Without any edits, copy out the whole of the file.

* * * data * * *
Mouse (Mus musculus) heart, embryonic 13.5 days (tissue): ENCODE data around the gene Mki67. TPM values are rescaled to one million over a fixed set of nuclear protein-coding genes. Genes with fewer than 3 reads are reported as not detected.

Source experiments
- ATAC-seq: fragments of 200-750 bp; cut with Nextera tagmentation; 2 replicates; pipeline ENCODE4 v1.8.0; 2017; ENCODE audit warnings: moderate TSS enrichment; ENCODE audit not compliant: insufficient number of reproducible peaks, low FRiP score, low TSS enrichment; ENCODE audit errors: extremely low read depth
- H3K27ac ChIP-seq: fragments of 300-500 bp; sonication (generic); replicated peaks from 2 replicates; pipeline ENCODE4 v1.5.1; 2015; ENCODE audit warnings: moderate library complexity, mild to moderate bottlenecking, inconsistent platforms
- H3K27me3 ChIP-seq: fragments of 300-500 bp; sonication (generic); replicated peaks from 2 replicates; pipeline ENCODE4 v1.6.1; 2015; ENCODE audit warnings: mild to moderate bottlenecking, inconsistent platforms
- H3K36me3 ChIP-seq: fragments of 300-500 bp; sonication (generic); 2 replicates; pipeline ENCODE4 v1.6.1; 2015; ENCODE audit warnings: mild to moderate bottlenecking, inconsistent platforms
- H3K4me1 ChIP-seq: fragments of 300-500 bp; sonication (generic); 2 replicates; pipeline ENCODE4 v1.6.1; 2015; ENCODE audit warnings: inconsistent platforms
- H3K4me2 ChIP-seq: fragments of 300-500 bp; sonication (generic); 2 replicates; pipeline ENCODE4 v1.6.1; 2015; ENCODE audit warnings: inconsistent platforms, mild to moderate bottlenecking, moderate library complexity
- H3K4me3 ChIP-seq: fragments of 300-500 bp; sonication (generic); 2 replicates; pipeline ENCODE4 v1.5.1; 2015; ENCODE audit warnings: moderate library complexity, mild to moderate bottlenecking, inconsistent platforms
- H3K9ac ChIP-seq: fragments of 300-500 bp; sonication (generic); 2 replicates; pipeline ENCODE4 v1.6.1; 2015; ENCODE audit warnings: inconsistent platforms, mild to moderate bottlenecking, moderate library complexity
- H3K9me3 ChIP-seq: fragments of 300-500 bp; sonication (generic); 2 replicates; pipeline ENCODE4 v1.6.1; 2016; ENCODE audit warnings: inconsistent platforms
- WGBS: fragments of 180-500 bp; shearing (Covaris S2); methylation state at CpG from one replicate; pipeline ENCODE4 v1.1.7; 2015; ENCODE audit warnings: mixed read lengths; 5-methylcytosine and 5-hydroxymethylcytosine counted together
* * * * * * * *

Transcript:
Mouse (Mus musculus) heart, embryonic 13.5 days (tissue): ENCODE data around the gene Mki67. TPM values are rescaled to one million over a fixed set of nuclear protein-coding genes. Genes with fewer than 3 reads are reported as not detected.

Source experiments
- ATAC-seq: fragments of 200-750 bp; cut with Nextera tagmentation; 2 replicates; pipeline ENCODE4 v1.8.0; 2017; ENCODE audit warnings: moderate TSS enrichment; ENCODE audit not compliant: insufficient number of reproducible peaks, low FRiP score, low TSS enrichment; ENCODE audit errors: extremely low read depth
- H3K27ac ChIP-seq: fragments of 300-500 bp; sonication (generic); replicated peaks from 2 replicates; pipeline ENCODE4 v1.5.1; 2015; ENCODE audit warnings: moderate library complexity, mild to moderate bottlenecking, inconsistent platforms
- H3K27me3 ChIP-seq: fragments of 300-500 bp; sonication (generic); replicated peaks from 2 replicates; pipeline ENCODE4 v1.6.1; 2015; ENCODE audit warnings: mild to moderate bottlenecking, inconsistent platforms
- H3K36me3 ChIP-seq: fragments of 300-500 bp; sonication (generic); 2 replicates; pipeline ENCODE4 v1.6.1; 2015; ENCODE audit warnings: mild to moderate bottlenecking, inconsistent platforms
- H3K4me1 ChIP-seq: fragments of 300-500 bp; sonication (generic); 2 replicates; pipeline ENCODE4 v1.6.1; 2015; ENCODE audit warnings: inconsistent platforms
- H3K4me2 ChIP-seq: fragments of 300-500 bp; sonication (generic); 2 replicates; pipeline ENCODE4 v1.6.1; 2015; ENCODE audit warnings: inconsistent platforms, mild to moderate bottlenecking, moderate library complexity
- H3K4me3 ChIP-seq: fragments of 300-500 bp; sonication (generic); 2 replicates; pipeline ENCODE4 v1.5.1; 2015; ENCODE audit warnings: moderate library complexity, mild to moderate bottlenecking, inconsistent platforms
- H3K9ac ChIP-seq: fragments of 300-500 bp; sonication (generic); 2 replicates; pipeline ENCODE4 v1.6.1; 2015; ENCODE audit warnings: inconsistent platforms, mild to moderate bottlenecking, moderate library complexity
- H3K9me3 ChIP-seq: fragments of 300-500 bp; sonication (generic); 2 replicates; pipeline ENCODE4 v1.6.1; 2016; ENCODE audit warnings: inconsistent platforms
- WGBS: fragments of 180-500 bp; shearing (Covaris S2); methylation state at CpG from one replicate; pipeline ENCODE4 v1.1.7; 2015; ENCODE audit warnings: mixed read lengths; 5-methylcytosine and 5-hydroxymethylcytosine counted together